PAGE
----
More than we can ever see
And on the first day of Unleavened Bread, when they sacrificed the Passover lamb, his disciples said to him, “Where will you have us go and prepare for you to eat the Passover?” And he sent two of his disciples and said to them, “Go into the city, and a man carrying a jar of water will meet you. Follow him, and wherever he enters, say to the master of the house, ‘The Teacher says, Where is my guest room, where I may eat the Passover with my disciples?’ And he will show you a large upper room furnished and ready; there prepare for us.” And the disciples set out and went to the city and found it just as he had told them, and they prepared the Passover.
And when it was evening, he came with the twelve. And as they were reclining at table and eating, Jesus said, “Truly, I say to you, one of you will betray me, one who is eating with me.” They began to be sorrowful and to say to him one after another, “Is it I?” He said to them, “It is one of the twelve, one who is dipping bread into the dish with me. For the Son of Man goes as it is written of him, but woe to that man by whom the Son of Man is betrayed! It would have been better for that man if he had not been born.”
And as they were eating, he took bread, and after blessing it broke it and gave it to them, and said, “Take; this is my body.” And he took a cup, and when he had given thanks he gave it to them, and they all drank of it. And he said to them, “This is my blood of the covenant, which is poured out for many. Truly, I say to you, I will not drink again of the fruit of the vine until that day when I drink it new in the kingdom of God.”
And when they had sung a hymn, they went out to the Mount of Olives.
(Mark 14:12-26 ESV)
Tonight the Christian Church gathers in churches of all sizes but a designated building isn’t critical. I’m sure there are Christians gathering in tents and homes and factories and even some in hiding but this night is a night for gathering in preparation, in anticipation, in expectation.
Mark records that Jesus organised the preparation of their eating of the Passover with people other than the disciples. When comparing Mark, Matthew and Luke’s accounts we discover the same story with different details – only Mark and Luke have the man with the jar of water – Mark tell us of Jesus announcing the betrayal and that he and the betrayer would dip bread together while Matthew tells of Judas’ question and Luke records this after the institution of the Lord’s Supper. Mark’s account of the Lord’s Supper is more compact whereas Matthew has the additional items of Jesus telling the disciples to eat and to drink which of course is implied in Mark and Luke even records two cups – the second and third cup of the Passover ritual – it is the third cup – the cup of redemption that is the one Jesus ‘changed’.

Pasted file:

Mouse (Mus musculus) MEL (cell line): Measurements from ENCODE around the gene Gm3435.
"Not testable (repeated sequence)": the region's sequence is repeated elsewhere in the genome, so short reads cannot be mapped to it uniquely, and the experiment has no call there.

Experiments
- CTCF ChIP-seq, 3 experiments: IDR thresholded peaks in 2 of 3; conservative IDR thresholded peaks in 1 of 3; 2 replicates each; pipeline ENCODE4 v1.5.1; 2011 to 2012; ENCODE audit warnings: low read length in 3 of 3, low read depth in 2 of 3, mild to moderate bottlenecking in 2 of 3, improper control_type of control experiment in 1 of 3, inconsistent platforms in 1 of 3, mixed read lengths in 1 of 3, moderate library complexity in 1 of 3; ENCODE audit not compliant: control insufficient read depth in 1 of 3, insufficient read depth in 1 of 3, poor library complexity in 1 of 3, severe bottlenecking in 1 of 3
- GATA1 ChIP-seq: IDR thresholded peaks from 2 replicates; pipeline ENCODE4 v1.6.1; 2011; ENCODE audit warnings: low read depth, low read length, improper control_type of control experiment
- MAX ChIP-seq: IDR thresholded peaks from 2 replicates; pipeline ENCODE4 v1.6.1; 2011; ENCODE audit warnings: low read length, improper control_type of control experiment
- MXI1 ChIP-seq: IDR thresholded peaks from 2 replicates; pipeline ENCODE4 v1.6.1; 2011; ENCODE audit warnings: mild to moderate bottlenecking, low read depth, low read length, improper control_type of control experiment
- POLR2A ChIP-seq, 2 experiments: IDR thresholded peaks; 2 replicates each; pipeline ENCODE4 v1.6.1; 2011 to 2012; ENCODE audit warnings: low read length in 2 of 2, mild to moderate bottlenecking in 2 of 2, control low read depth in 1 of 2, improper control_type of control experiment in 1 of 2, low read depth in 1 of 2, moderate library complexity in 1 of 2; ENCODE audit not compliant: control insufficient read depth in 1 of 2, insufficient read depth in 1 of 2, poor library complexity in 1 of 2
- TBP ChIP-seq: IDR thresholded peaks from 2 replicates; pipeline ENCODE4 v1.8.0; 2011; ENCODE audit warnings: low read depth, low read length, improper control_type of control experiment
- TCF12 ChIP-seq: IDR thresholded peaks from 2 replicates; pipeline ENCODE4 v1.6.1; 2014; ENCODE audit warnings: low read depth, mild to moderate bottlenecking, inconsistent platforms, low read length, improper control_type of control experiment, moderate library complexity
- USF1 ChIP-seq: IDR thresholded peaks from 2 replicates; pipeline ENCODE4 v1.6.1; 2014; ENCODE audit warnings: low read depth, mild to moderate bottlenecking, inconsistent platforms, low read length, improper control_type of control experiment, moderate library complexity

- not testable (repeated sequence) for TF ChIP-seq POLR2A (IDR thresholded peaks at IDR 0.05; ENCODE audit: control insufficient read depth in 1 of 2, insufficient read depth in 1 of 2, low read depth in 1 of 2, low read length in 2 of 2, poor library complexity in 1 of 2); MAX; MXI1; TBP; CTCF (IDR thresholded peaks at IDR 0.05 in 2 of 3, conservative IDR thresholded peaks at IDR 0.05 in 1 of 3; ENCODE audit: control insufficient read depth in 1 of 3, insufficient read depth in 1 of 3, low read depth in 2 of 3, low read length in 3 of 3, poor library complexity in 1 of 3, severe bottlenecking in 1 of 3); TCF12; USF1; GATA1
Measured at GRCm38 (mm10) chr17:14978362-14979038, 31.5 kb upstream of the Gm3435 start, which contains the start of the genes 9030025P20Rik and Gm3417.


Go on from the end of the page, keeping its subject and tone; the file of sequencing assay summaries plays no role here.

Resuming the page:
There is so much we don’t know – about the wider circle of acquaintances and associates and supporters of Jesus – why the Master of the guest room gave it to Jesus surely is a story in itself. There is the whole issue with Judas – Jesus reaching out to him, identifying him so that they both knew Jesus knew and also there was the declaration of judgement – tough words – it would have been better for that man if he had not been born. What we don’t know is what is going on with – more importantly – within Judas as he takes and eats and takes and drinks. Some scholars suggest he wasn’t there – but Mark gives no indication – and the atmosphere, so to speak, is that Judas was there. We don’t even know what hymn they sang! There is so much we don’t know.